Gold has surged nearly 4% in
Japanese yen this morning as the BOJ entered currency markets overnight
selling yen thereby depreciating their currency against the dollar and other
Gold is higher against all
currencies and is trading at USD 1,663.50, EUR 1,168.20, GBP 1,018.30, CHF 1,291.00 per ounce and 133,000.00 JPY per ounce.
Gold’s London AM fix was USD 1664.25/oz, EUR
1170.61/oz, GBP 1,018.20/oz. Gold reached new
record nominal highs in majors yesterday and remains close to these record
Japan has followed Switzerland in
attempting to stem the rise of their currencies by selling 1 trillion yen in
markets, pledging to inject 10 trillion yen ($126 billion) into the economy
and the BOJ increased their asset buying programme
to 15 trillion yen.
This has led to weakness in the yen
but the sharp falls seen in currency markets may also be due to concerns
about Japan’s economy and currency in the aftermath of the natural
disasters and manmade nuclear disaster. Should the US and global economy
enter recession, export led Japan is now very vulnerable.
The Japanese yen is no longer a
safe haven and this will clearly be seen in the coming months. It can also be
seen in the yen’s gradual decline against gold since 2000 (see chart).
This gradual decline appears to on the verge of speeding up.
Japanese Yen – 2 Days (Tick)
Yesterday Switzerland unexpectedly
cut official interest rates by 50 basis points to a target range of 0-0.25
per cent and announced money market measures such as purchasing outstanding
Brazil’s Finance Minister Mantega said last November that his nation’s
currency, the real, was trading at a reasonable level and announced a
“temporary truce” to a global currency war.
Japanese Yen – 30 Days (Tick)
The truce appears to be well and
truly over and the second phase of the global currency war has commenced.
Central bank currency intervention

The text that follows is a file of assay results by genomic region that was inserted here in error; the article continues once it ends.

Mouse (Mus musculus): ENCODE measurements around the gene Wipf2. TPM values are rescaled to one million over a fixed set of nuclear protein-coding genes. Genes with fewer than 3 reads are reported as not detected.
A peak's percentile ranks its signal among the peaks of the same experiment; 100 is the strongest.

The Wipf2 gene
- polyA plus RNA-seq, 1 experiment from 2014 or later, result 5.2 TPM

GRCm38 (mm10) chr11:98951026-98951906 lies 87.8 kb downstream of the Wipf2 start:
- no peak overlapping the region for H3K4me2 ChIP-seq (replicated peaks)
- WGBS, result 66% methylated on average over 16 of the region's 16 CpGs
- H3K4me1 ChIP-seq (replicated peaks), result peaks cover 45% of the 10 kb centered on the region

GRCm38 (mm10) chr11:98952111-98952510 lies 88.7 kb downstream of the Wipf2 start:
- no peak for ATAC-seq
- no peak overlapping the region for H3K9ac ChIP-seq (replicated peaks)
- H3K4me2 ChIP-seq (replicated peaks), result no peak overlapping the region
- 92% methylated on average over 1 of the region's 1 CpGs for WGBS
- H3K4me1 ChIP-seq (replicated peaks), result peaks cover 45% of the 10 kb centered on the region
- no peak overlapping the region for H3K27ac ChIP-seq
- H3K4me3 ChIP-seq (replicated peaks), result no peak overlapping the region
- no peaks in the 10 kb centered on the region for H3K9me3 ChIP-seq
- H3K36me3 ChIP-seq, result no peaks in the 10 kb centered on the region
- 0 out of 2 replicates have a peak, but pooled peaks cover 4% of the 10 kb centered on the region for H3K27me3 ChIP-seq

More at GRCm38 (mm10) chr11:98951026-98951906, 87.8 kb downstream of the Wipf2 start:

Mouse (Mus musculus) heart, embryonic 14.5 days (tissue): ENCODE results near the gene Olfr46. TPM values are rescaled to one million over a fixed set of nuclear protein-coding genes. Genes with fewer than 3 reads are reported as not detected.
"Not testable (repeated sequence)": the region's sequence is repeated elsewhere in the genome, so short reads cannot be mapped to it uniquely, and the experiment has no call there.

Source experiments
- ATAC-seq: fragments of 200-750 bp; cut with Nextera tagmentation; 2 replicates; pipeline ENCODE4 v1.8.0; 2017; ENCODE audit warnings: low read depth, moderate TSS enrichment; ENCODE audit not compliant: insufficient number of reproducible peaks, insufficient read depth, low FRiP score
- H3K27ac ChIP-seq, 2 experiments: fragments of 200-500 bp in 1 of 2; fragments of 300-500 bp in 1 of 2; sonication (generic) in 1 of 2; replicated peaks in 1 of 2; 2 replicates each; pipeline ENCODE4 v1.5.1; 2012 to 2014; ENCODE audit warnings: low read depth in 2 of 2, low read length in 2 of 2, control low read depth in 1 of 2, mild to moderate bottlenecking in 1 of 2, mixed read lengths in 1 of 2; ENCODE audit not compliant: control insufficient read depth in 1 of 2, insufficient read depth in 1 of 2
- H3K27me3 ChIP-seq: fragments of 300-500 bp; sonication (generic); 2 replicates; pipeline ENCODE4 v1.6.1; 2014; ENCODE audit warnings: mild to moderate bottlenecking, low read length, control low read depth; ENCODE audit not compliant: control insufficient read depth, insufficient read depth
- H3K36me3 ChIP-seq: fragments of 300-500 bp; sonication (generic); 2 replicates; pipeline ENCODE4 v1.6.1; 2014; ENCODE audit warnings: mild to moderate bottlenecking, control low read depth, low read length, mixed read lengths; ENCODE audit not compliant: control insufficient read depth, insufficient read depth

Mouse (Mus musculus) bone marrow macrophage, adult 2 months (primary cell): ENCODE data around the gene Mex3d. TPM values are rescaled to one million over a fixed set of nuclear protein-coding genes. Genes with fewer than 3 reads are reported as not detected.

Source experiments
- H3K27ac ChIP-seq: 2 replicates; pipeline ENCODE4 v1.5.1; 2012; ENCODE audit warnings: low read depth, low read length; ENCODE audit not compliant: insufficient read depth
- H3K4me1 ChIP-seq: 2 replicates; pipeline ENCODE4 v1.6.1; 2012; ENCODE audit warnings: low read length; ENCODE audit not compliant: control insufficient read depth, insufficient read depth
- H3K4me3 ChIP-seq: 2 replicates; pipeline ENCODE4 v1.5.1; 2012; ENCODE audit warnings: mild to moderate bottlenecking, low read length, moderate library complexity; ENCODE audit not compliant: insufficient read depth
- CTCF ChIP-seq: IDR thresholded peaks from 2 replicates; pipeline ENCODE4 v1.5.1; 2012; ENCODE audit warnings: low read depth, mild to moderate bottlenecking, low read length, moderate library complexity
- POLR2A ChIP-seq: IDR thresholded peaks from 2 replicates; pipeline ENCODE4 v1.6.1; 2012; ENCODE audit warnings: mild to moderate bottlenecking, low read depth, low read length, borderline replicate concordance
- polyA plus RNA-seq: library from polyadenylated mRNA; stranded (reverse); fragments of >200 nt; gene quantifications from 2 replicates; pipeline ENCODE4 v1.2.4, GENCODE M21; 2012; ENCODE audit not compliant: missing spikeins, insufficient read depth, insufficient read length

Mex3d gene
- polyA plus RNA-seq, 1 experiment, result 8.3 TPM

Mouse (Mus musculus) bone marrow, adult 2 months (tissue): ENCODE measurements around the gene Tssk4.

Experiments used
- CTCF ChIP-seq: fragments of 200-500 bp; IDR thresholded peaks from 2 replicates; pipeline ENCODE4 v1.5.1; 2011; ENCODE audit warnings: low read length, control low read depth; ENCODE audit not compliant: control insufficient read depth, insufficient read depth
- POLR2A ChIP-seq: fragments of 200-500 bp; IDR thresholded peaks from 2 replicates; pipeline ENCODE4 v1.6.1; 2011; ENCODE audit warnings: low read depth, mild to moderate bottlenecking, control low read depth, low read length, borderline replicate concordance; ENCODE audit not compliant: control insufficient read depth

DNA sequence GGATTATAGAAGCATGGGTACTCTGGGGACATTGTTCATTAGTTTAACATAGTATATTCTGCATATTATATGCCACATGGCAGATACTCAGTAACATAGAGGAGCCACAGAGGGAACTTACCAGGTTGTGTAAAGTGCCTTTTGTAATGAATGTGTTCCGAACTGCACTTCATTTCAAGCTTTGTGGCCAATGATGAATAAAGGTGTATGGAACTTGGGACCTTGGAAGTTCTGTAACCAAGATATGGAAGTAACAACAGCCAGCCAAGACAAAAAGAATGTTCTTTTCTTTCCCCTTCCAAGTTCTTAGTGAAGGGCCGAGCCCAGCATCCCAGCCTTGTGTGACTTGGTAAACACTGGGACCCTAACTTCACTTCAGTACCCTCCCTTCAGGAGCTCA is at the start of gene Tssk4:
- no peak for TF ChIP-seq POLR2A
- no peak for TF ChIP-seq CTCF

or money printing and competitive currency devaluations have resumed with
gusto which is of course bullish for precious metals as they cannot be
devalued or debased.
What is extremely bullish is the
fact that the yen and franc are not secondary, emerging market currencies
rather they, like the dollar, have long been considered safe haven
Japanese Yen – 10 Years (Weekly)
The first shots of what looks like
the second phase of the global currency war have made UBS become even more
positive in their outlook for gold.
“The potential for additional
safe-haven flows stemming from central bank interventions in FX markets adds
a significant new dimension to our positive outlook for gold” said
UBS’ Edel Tully this morning.
“Does central bank
intervention have ramifications for gold? Without doubt, as it gives
further weight to holding real hard assets over paper assets, which are subject
As was seen in one of the 14 charts
from yesterday’s update, China’s M2 money supply has been rising by 20%, Switzerland’s by 25%, Russia’s
by 30% and the U.S. by a similar amount. Global money supply is increasing by
8%-9%. Japan’s M2 is expected to move higher after recent events.
In order to fight economic and debt
issues, paper currency has been printed at historically high levels.
Ultimately, currencies are the
stock of individual nations and currency values will be dictated by the
health of each country’s economy vis-à-vis other economies.
Value is derived from money supply
growth, GDP growth or lack of, demographics, inflation rates, education
levels, infrastructure and technology and sound environmental, economic and political
Short term market interventions, be
that in stock, bond, currency or gold markets, and artificial manipulation by
governments and or central banks will only ever succeed in the short term.
The fundamental laws of supply and
demand will in the long term dictate price and value of all assets and
Stocks or currencies that are
diluted or debased more than other stocks will over time gradually lose their
value. Today all fiat currencies are being debased which creates an increasing
risk of inflation, stagflation and in a worst case scenario –
While hyperinflation remains an
outlier ‘Black Swan’ type macroeconomic scenario - it is
imprudent to dismiss it out of hand.
With global electronic fiat
currency creation appearing to accelerate it cannot be dismissed.
Property crashes in western
economies were not predicted or expected by the majority of experts and the
majority of people. Nor were sovereign debt crisis in the US and EU. Those
who warned of these likelihoods were largely ignored and dismissed as
‘doom and gloom’ merchants.
The real doom and gloom merchants
are the Wall Street and international banks and central bankers who have
helped get the world into this mess.
It is often prudent to allow
ourselves to think the unthinkable. Real diversification makes us prepared
for worst case scenarios.
We should be prepared for worst
case scenarios but hope for and strive for more benign scenarios.
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